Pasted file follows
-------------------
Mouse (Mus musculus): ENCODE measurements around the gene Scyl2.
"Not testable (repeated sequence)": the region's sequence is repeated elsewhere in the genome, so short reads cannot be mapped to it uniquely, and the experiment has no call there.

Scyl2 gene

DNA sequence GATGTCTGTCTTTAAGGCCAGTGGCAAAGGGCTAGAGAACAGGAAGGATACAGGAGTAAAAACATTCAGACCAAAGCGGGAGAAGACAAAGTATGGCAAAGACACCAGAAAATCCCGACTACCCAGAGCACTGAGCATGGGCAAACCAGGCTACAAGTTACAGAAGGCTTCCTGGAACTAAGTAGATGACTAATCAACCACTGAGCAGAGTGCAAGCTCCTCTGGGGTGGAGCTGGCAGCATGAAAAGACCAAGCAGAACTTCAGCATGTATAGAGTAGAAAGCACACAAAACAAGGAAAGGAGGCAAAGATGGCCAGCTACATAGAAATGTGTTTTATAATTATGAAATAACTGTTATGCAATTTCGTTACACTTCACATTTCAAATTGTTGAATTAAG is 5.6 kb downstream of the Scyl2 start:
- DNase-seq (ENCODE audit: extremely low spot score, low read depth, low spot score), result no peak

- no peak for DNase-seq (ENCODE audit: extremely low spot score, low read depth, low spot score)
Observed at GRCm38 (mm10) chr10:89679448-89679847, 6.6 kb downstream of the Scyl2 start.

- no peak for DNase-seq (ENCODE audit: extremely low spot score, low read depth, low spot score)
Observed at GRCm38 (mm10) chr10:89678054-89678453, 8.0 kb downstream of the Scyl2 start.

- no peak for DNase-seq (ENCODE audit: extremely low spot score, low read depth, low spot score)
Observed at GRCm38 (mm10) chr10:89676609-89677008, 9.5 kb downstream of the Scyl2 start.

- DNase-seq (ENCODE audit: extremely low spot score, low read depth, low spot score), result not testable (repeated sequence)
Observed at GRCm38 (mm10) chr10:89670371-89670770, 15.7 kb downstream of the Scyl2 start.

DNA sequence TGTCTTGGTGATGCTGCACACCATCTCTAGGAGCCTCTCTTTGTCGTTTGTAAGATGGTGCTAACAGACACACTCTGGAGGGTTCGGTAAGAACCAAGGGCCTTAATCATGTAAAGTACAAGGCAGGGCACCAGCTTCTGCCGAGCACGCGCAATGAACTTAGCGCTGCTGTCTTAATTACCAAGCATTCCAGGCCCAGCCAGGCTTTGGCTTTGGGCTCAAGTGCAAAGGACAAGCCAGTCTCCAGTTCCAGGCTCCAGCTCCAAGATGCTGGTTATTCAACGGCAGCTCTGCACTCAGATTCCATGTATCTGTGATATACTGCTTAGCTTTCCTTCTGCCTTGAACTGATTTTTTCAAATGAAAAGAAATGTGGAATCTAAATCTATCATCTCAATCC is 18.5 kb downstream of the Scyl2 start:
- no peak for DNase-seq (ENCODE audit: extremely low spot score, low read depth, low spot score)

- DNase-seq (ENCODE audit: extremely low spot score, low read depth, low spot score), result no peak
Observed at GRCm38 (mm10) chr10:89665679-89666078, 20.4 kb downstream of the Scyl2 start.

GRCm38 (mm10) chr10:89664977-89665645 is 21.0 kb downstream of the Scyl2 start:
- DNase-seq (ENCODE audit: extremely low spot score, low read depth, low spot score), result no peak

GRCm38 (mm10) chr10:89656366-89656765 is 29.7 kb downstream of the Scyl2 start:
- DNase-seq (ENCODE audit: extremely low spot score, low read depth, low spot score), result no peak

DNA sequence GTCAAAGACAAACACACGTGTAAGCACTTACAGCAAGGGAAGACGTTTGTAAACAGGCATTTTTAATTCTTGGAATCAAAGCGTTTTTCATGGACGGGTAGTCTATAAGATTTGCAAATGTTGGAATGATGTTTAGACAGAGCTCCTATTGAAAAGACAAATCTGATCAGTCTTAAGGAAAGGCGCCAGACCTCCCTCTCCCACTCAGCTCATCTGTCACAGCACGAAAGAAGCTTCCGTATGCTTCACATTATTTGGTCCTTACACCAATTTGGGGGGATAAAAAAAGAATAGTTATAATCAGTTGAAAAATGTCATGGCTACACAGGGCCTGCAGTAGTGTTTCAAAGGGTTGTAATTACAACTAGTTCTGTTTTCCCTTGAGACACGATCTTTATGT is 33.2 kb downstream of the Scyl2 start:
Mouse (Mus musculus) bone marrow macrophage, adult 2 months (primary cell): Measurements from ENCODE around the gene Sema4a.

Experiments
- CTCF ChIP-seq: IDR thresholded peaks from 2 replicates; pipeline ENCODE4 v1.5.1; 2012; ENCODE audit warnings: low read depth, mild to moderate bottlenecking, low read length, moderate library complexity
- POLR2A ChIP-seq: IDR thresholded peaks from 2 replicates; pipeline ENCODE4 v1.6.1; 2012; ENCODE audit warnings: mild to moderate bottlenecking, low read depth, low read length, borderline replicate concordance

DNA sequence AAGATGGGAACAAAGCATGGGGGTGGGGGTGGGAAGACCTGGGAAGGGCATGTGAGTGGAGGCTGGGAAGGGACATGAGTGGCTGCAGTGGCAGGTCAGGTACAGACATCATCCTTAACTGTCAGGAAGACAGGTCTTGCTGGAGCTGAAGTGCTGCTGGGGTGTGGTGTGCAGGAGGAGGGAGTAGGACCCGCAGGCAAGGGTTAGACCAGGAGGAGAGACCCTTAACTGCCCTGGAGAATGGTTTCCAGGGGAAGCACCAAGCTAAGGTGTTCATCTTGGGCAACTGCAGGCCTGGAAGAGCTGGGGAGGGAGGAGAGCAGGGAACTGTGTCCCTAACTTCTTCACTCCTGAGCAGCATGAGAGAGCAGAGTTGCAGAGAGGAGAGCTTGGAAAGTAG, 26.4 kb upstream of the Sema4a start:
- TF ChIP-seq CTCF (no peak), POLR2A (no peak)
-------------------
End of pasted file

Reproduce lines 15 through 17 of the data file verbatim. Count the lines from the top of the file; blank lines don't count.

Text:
- no peak for DNase-seq (ENCODE audit: extremely low spot score, low read depth, low spot score)

- DNase-seq (ENCODE audit: extremely low spot score, low read depth, low spot score), result no peak
Observed at GRCm38 (mm10) chr10:89665679-89666078, 20.4 kb downstream of the Scyl2 start.